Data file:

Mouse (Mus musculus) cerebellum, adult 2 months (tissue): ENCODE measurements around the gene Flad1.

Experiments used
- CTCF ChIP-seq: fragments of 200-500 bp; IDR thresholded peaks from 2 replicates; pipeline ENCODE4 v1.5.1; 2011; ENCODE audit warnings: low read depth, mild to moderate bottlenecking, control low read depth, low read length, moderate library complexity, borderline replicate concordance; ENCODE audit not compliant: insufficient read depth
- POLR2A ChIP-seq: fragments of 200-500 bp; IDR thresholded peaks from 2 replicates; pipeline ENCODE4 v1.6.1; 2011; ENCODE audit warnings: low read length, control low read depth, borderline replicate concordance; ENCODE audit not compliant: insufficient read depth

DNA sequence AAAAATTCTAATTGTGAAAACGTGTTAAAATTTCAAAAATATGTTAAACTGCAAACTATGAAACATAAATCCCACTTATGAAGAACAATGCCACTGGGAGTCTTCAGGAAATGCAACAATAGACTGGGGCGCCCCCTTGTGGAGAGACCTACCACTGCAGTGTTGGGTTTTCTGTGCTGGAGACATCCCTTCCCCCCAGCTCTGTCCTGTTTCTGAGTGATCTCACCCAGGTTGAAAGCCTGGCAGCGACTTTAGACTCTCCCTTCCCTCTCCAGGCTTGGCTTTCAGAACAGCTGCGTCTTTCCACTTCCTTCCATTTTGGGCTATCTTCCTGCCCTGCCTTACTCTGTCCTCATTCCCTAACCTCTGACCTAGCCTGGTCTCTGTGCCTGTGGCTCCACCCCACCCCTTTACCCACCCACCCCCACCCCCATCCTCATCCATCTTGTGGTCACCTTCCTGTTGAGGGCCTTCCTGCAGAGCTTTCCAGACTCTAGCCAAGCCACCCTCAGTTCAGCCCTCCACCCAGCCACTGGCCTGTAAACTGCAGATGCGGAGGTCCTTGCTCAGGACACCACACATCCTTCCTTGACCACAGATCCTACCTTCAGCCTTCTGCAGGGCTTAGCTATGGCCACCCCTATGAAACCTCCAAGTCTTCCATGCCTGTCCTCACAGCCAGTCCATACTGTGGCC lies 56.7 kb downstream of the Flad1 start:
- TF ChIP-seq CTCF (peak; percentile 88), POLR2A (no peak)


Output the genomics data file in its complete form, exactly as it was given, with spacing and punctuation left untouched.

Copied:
Mouse (Mus musculus) cerebellum, adult 2 months (tissue): ENCODE measurements around the gene Flad1.

Experiments used
- CTCF ChIP-seq: fragments of 200-500 bp; IDR thresholded peaks from 2 replicates; pipeline ENCODE4 v1.5.1; 2011; ENCODE audit warnings: low read depth, mild to moderate bottlenecking, control low read depth, low read length, moderate library complexity, borderline replicate concordance; ENCODE audit not compliant: insufficient read depth
- POLR2A ChIP-seq: fragments of 200-500 bp; IDR thresholded peaks from 2 replicates; pipeline ENCODE4 v1.6.1; 2011; ENCODE audit warnings: low read length, control low read depth, borderline replicate concordance; ENCODE audit not compliant: insufficient read depth

DNA sequence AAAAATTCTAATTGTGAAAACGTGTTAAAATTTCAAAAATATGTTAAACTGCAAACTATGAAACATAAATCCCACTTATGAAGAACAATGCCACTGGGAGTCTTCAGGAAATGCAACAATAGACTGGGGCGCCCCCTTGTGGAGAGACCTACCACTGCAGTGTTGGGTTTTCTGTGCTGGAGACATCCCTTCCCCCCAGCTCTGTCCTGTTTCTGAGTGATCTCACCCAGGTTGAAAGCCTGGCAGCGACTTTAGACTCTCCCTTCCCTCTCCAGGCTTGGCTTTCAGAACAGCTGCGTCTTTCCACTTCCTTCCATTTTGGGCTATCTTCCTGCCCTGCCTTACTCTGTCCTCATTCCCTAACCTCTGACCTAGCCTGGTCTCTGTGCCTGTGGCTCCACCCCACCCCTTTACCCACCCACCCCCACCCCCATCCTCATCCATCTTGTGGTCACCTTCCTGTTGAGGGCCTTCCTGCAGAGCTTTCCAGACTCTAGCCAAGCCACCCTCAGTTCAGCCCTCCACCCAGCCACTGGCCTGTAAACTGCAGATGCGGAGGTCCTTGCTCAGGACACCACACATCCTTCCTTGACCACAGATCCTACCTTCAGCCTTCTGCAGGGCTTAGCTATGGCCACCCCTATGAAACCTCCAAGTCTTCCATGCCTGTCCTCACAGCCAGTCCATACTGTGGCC lies 56.7 kb downstream of the Flad1 start:
- TF ChIP-seq CTCF (peak; percentile 88), POLR2A (no peak)